L to R: Leonie Rutherford, Katya Johanson, Andrew Singleton.
L to R: Elizabeth Bullen, Lisa Waller, Margaret Merga & Michelle McRae.
We are a team of academic researchers, passionate about making sure that Australian teenagers have access to reading material that interests and challenges their learning and sense of identity.
We bring different disciplinary backgrounds to this research, including research into children’s and young adult media and literature, education and arts and cultural policy. Our wide-ranging experience is designed to ensure that the research is useful to stakeholders working in a range of sectors, including education, media and telecommunications, libraries and the cultural sector.
Most members of our team are based at Deakin University (Victoria, Australia), and we are joined by an expert member from Murdoch University (Western Australia). We are:
Dr Leonie Rutherford (Project Leader)
Leonie Rutherford (PhD, ANU) is an expert in media studies with a special focus on young people. She currently leads the Teenagers Reading and Digital Practices Research Group in the Faculty of Arts and Education, Deakin University. She has previously researched media practices of children and youth, television studies, multiplatform production, audience research, media policy, and, as an investigator on Australian Research Council grant projects, on influences of media on children’s digital literacy, health, and educational outcomes.
Dr Rutherford says this of her current research: ‘I’ve always been interested in questions of access, and the many barriers to (and enablers of) young people’s participation in media cultures. The Teen Reading in the Digital Era project is exciting because it allows us for the first time to see how different Australian teenagers are, and how their various geographical and social contexts impact on their reading and other aspects of their everyday lives.’
Andrew Singleton (PhD, Monash) is a sociologist in the School of Social Sciences and Humanities at Deakin University, Australia. Andrew has a particular interest in surveys methods and quantitative data analysis. His research interests include contemporary teenagers, youth religion, religious change, personal belief and alternative religions.
AsPro Singleton has published extensively in these areas both nationally and internationally. He is author of Religion, Culture and Society: A Global Approach (SAGE 2014) and co-author (with Michael Mason and Ruth Webber) of The Spirit of Generation Y: Young People’s Spirituality in a Changing Australia (Garrett Publishing 2007), a book about the first national study of youth religion and spirituality in Australia.
Margaret Merga (PhD, Edith Cowan) is a lecturer and researcher at Murdoch University in WA. She is keenly interested in the social influences on literacy acquisition and the position of reading and books in the contemporary world. Her research findings in literacy have led to a broader understanding of the role that teachers and parents can play in supporting children, teenagers and adults to become life-long readers.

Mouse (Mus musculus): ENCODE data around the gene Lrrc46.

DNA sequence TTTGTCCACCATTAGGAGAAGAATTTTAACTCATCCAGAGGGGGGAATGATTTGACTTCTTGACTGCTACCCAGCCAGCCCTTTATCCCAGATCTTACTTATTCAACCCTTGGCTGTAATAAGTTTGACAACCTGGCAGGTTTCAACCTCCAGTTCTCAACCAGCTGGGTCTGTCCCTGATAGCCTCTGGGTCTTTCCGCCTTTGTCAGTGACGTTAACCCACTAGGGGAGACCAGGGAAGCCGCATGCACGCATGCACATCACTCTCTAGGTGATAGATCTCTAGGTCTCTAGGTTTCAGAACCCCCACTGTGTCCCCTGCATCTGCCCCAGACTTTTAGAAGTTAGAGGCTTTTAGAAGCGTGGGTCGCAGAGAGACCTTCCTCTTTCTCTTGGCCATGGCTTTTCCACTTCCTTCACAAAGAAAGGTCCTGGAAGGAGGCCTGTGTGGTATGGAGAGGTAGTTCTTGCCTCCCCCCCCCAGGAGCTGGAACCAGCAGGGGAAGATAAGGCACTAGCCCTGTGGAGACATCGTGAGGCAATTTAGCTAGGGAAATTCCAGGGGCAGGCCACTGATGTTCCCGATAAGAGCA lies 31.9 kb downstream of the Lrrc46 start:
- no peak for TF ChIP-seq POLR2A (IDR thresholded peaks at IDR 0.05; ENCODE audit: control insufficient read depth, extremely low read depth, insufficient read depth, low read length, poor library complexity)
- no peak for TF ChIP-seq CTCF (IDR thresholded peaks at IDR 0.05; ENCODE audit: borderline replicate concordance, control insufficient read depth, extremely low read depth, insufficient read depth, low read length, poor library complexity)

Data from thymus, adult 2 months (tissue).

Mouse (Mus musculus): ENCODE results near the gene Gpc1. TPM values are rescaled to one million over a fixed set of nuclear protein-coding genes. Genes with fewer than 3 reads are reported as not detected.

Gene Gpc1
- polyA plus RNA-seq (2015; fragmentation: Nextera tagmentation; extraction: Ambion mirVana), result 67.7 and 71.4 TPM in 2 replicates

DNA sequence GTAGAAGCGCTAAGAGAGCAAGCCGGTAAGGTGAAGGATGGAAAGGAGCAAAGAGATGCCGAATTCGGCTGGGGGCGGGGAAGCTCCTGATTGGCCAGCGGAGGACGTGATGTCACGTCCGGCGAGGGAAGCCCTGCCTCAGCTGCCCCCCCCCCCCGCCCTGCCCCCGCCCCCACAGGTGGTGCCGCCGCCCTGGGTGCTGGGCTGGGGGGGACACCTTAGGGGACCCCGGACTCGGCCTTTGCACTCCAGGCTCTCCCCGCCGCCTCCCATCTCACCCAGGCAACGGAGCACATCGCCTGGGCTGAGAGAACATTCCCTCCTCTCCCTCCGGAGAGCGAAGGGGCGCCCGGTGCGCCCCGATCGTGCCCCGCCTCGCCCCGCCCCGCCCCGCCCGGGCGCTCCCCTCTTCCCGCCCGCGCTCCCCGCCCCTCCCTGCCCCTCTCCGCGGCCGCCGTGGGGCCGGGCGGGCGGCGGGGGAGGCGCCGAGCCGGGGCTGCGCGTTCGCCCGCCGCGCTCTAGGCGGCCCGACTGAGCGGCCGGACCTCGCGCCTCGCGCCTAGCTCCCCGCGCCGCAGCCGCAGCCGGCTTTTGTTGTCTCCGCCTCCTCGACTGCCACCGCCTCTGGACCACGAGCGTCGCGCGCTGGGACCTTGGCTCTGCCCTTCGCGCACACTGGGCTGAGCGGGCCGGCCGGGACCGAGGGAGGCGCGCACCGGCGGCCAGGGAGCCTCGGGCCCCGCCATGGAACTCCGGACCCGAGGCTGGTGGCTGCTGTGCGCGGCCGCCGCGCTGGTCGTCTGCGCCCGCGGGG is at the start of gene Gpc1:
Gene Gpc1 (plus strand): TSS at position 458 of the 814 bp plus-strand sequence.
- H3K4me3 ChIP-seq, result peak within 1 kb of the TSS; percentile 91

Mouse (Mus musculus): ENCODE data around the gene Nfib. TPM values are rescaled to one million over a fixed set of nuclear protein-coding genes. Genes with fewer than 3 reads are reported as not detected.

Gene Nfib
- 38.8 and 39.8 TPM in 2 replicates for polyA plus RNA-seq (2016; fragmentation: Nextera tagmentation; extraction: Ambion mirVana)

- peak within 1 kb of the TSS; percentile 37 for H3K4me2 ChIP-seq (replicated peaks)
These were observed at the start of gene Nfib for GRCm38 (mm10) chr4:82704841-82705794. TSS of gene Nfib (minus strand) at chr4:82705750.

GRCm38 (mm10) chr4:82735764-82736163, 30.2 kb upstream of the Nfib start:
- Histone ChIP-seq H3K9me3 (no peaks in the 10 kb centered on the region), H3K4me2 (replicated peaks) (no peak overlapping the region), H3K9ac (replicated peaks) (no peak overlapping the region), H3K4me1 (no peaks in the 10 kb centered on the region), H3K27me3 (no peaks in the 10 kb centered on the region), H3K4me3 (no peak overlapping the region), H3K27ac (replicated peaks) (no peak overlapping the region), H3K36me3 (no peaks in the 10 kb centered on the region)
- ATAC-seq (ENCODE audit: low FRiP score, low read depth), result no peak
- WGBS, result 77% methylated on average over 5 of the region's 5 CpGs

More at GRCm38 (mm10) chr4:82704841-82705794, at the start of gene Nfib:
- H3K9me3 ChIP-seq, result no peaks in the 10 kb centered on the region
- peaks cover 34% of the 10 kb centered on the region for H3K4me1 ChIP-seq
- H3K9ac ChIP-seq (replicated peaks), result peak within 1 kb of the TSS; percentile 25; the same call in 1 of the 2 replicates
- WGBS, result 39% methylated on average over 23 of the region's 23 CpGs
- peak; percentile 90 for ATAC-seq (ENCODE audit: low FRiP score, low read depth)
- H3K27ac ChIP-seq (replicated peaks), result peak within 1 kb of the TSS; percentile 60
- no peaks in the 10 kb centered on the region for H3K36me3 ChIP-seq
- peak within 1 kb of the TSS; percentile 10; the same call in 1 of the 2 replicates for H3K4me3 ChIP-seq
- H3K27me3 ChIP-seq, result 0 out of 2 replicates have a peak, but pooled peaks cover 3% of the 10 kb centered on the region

Dr Merga has been involved in a range of literacy projects, including the West Australian Study in Adolescent Book Reading (2012), the International Study of Avid Book Readers (2015), For the Love of Reading: Exploring Barriers to Allowing Time for Reading Aloud (2016), and the Western Australian Study in Children’s Book Reading (2016), in addition to her current work with her dynamic colleagues at Deakin.
Lisa Waller (PhD, Canberra) is the Head of Academic Group (Communication) in the School of Communication and Creative Arts, Deakin University. Since entering academia in 2007 she has published widely in Media and Communication studies. Her research is concerned with how the media shapes society, from Indigenous Affairs policy, to its roles in regional and rural identity formation, the administration of justice and people’s everyday practices, including reading for leisure.
Dr Waller is a member of the Australian Institute of Aboriginal and Torres Strait Islander Studies and Australian and New Zealand Communication Association. She was a journalist on newspapers, including The Australian, and The Australian Financial Review before entering academic life. Two books are forthcoming: Hess, K & Waller, L (2017) Local Journalism in a Digtal Age (Palgrave Macmillan) and McCallum, K & Waller, L (2017) The Interplay of News Media and Indigenous Policy in Australia (Intellect)
Michelle McRae is a doctoral candidate in the School of Communication and Creative Arts at Deakin University. She is researching textual strategies that promote deep reading in adolescents. Michelle is an English teacher and writer with a particular interest in literacy. She has authored two text books, English- Writing for Everyday Purposes (2011) and English Book 1 (2012).
Teen Reading in the Digital Era opens up a wealth of information about young people’s engagement in reading and their reading choices. Michelle is particularly interested in this as she explores the cognitive effects of reading and the influence that the choice of reading material may have on this.
Our Research Assistant is Ilona Urquhart.